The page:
Info Service on Finance and Development (May14/03)
14 May 2014
Third World Network
system needs ‘complete overhaul'
Published in SUNS #7801 dated 12 May 2014
Kuala Lumpur, 9 May (Fauwaz Abdul Aziz) - A prominent international
lawyer has launched a scathing critique of the international arbitration
system that deals with investor-State disputes, calling for its "complete
The investor-State arbitration system features strongly in bilateral
investment treaties and recent bilateral and plurilateral trade agreements
such as the controversial Trans-Pacific Partnership Agreement.
Delivering the keynote address to the Eighth Annual Juris Investment
Treaty Arbitration Conference held in Washington, D.C. in late March,
George Kahale III - who has been lead counsel in several of the world's
largest international arbitration cases, including a pending claim
against Venezuela - also listed the top ten of what he viewed were
the most troubling aspects of investor-State arbitration.
The chairman of the Curtis Mallet-Prevost Colt & Mosle law firm
has also acted as lead counsel in some of the world's largest and
most publicised transactions and infrastructure projects in the international
petroleum industry, representing energy ministries and national oil
corporations in many oil and gas producing countries.
At the conference, themed around the question "New Developments
in Investment Treaty Arbitration: A Return to Fundamentals?",
Kahale said the pace and scope of change in the area of international
trade and investment agreements, in particular, had overtaken the
ability of governments to grasp the seriousness of the challenge,
significance and impacts they posed.
This is in addition to the serious flaws of the current international
arbitration system, such as its biasness and partiality in favour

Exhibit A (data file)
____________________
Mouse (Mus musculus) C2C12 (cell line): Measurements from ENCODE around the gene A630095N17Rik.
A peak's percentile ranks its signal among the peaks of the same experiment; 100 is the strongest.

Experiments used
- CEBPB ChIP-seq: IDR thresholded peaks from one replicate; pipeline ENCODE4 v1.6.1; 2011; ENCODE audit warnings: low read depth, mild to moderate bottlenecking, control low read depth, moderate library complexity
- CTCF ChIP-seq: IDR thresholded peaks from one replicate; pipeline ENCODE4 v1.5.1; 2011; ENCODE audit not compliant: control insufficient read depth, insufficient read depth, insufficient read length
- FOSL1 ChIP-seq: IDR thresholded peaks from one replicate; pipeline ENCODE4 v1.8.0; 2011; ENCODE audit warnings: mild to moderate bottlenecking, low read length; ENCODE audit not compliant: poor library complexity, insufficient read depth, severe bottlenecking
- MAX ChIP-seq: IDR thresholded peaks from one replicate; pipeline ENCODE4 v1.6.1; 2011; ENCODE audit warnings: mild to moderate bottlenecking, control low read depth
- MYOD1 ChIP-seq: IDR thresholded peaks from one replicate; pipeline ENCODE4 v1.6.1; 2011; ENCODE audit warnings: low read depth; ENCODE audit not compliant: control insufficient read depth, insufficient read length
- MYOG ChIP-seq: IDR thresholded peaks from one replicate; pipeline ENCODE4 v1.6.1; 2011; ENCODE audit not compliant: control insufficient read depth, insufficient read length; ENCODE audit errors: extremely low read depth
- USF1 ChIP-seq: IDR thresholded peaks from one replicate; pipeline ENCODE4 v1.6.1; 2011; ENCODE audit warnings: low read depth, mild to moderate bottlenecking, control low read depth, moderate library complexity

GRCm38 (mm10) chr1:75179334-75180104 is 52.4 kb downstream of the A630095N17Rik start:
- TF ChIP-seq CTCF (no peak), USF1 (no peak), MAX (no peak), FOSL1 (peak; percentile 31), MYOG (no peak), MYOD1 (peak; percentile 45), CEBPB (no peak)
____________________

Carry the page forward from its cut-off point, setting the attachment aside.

of foreign investors as against states, the use of private commercial
arbitration law principles and practices to decide on matters traditionally
deliberated on the basis of public international law, and the susceptibility
to abuse of substantial provisions in international investment treaties,
such as the Most-Favoured- Nation and Fair and Equitable Treatment
Kahale also decried the preference in international arbitration for
"speed" and finality" as opposed to due process and
justice, the arbitrary and exorbitant claims and awards against states
that often exceed the GDP of developing countries, the lack of a credible
and uniform standard of conduct for arbitrators, and the recent phenomenon
of third-party funding.
‘WEAPONS OF LEGAL DESTRUCTION'
The first of the "top ten" concerns he has with current
international arbitration is the fact that many governments are jumping
on to the bandwagon of investment treaties - which Kahale described
as "weapons of legal destruction" - often without scrutinising
the serious implications and significance of the obligations contained
Governments also often overlook the changing nature of investment
treaties - which are expanding in breadth and ambiguity - in favour
of investors with the corresponding effect that more and more types
of State acts, gestures or Statements are becoming liable to challenge
and compensation by foreign investors, said Kahale.
Secondly, a "club of international arbitrators" and a new
body of international law were being built up through the international
arbitration system, but arbitrators are seldom trained in international
law and often have "other interests not necessarily consistent
with their functions as arbitrators" nor their independence as
supposedly impartial ‘judges' between parties to international disputes.
In such an environment, said Kahale, "arbitrators are actually
encouraged to trade points as if they are bargaining in a Turkish
bazaar, acting more like party representatives negotiating a settlement
than arbitrators deciding a momentous legal controversy."
Emphasising that the issue lies beyond the mere choice of which arbitrators
are picked by disputing parties to a dispute - and acknowledging that
"quite a few" arbitrators are competent and professional
- Kahale stressed that the system itself of international arbitration
is unsuitable for investor-State disputes.
The third criticism Kahale raised was that the provisions contained
in bilateral investment treaties (BITs) and other international trade
and investment agreements, such as Most-Favoured-Nation (MFN) and
Fair and Equitable Treatment (FET) standards, are themselves "susceptible
"Most of us intuitively sense that the drafters of these 3,000
treaties had little or no idea that FET meant anything other than